×
Enjoying ad-free content?
Since July 1, 2024, we have disabled all ads to improve your reading experience.
This commitment costs us $10,000 a month. Your support can help us fill the gap.
Support us
Our journalism is banned in Russia. We need your help to keep providing you with the truth.

Russia Names Second Ukrainian Suspect in Pro-Kremlin Ideologue Daughter’s Killing

FSS of Russia

Russia’s Federal Security Service (FSB) claimed Monday to have identified a second Ukrainian suspect in a car bombing that killed the adult daughter of hardline ideologue and Ukraine war supporter Alexander Dugin.

Far-right journalist and comentator Daria Dugina was killed late Aug. 20 when a bomb placed in her car exploded as she was driving on a highway outside Moscow. 

Two days later, the FSB accused 43-year-old Ukrainian citizen Natalia Vovk of committing the crime.

But now the FSB have named another Ukrainian citizen — Bohdan Tsyganenko — as also having been involved in the attack. Tsyganenko is “another member of a Ukrainian subversive and terrorist group who helped prepare Daria Dugina’s murder along with Natalia Vovk,” the FSB said in a statement carried by state news agencies.

An 11-minute video released by the FSB on Monday claimed to show Tsyganenko arriving in Moscow on July 30 and leaving Russia the day before the assassination.

Tsyganenko was alleged to have helped Vovk assemble the explosive device, as well as provide her with fake license plates and documents in the name of Kazakh citizen Yulia Zayko.

The FSB said that Vovk was spying on Dugina at a nationalist festival outside Moscow on the day of her death.

Russian authorities say Vovk may be in hiding in Estonia, where she had escaped using forged documents after Dugina’s assassination.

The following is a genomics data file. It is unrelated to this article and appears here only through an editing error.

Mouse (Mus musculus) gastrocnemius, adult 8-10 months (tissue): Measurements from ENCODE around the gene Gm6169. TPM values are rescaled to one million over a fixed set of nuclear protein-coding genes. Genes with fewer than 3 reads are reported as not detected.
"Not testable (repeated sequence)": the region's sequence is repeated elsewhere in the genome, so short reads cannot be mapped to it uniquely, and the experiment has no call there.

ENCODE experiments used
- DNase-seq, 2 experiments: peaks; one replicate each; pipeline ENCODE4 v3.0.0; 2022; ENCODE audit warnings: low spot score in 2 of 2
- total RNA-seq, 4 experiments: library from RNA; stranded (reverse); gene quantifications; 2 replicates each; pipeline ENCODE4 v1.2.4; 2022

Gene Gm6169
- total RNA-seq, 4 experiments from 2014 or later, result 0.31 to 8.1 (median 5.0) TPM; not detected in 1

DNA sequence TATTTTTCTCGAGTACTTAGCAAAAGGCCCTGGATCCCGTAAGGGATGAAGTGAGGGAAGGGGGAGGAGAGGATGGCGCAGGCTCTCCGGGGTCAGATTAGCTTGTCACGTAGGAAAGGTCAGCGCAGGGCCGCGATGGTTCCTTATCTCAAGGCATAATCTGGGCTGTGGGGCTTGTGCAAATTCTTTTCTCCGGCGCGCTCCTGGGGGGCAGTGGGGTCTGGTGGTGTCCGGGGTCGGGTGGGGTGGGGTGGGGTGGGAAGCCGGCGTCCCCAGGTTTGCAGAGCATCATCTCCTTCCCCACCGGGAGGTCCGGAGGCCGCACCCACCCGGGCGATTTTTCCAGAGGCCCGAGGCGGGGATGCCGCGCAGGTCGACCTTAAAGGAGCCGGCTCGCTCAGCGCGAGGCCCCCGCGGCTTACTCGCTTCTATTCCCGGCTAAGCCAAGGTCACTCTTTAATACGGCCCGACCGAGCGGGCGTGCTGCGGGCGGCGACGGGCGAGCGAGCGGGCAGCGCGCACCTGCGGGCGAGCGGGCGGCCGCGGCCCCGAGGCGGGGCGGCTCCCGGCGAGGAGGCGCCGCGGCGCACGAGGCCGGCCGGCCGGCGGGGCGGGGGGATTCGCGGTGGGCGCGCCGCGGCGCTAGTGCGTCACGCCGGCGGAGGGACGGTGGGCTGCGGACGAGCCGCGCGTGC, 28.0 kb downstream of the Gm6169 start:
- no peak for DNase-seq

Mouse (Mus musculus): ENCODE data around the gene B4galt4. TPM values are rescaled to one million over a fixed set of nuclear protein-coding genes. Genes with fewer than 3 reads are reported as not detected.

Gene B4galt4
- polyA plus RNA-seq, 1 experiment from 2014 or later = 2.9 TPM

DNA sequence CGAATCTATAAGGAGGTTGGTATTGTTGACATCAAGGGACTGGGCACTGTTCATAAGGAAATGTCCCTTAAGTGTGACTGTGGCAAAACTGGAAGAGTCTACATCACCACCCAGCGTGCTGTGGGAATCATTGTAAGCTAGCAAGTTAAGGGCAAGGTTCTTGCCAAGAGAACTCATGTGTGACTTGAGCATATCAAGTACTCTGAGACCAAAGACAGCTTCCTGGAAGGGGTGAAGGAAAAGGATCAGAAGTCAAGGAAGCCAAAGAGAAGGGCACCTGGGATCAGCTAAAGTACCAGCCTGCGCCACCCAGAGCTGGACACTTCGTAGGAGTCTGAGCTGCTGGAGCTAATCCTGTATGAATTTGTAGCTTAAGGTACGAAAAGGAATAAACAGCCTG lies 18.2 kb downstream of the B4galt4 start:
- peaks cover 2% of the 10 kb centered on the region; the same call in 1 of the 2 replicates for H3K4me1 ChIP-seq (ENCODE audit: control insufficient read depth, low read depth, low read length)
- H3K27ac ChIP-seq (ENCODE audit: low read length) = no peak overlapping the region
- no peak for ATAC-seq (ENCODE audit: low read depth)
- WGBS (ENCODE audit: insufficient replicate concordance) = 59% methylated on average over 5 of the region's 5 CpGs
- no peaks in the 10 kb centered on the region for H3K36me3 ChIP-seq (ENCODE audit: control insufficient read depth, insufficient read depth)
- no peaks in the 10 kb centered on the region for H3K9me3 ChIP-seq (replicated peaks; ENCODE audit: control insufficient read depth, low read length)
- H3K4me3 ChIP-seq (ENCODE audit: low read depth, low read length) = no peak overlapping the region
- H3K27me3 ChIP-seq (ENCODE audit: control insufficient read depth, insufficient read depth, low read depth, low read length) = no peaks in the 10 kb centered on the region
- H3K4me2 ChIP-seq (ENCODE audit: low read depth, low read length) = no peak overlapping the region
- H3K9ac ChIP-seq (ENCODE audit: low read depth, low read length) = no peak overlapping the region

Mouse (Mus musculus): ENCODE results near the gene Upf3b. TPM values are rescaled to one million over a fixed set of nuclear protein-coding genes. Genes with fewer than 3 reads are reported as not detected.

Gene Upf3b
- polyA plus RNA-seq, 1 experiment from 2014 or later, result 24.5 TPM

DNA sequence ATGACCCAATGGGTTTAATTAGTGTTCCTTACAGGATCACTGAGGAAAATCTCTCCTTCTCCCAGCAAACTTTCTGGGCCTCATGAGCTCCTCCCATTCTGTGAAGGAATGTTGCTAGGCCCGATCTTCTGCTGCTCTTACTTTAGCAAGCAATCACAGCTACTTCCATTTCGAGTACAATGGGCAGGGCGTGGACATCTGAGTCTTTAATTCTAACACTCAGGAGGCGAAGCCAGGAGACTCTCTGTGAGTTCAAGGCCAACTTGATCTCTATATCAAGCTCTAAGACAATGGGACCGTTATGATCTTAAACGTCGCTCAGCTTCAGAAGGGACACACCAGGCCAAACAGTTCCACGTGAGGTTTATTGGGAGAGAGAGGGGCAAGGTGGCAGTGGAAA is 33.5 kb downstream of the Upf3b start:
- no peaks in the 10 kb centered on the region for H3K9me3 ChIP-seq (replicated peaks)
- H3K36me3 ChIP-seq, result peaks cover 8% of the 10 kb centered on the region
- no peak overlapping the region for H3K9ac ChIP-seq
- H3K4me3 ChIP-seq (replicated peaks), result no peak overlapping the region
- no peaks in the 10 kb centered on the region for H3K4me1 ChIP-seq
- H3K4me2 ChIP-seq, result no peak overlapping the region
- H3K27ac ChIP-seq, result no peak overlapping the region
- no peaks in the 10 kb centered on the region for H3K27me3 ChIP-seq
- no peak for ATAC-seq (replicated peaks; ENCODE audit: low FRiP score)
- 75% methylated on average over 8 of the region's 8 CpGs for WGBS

Ukraine has dismissed Russia’s claim that Kyiv was behind Dugina’s murder. Ukraine’s Secretary of the National Security and Defense Council Oleksiy Danilov blamed the FSB itself for organizing the killing in order to boost domestic support for Russia’s invasion of Ukraine.

The Kremlin reportedly stepped up internal security measures following the car bombing.

… we have a small favor to ask. As you may have heard, The Moscow Times, an independent news source for over 30 years, has been unjustly branded as a "foreign agent" by the Russian government. This blatant attempt to silence our voice is a direct assault on the integrity of journalism and the values we hold dear.

We, the journalists of The Moscow Times, refuse to be silenced. Our commitment to providing accurate and unbiased reporting on Russia remains unshaken. But we need your help to continue our critical mission.

Your support, no matter how small, makes a world of difference. If you can, please support us monthly starting from just $2. It's quick to set up, and you can be confident that you're making a significant impact every month by supporting open, independent journalism. Thank you.

Once
Monthly
Annual
Continue
paiment methods
Not ready to support today?
Remind me later.

Read more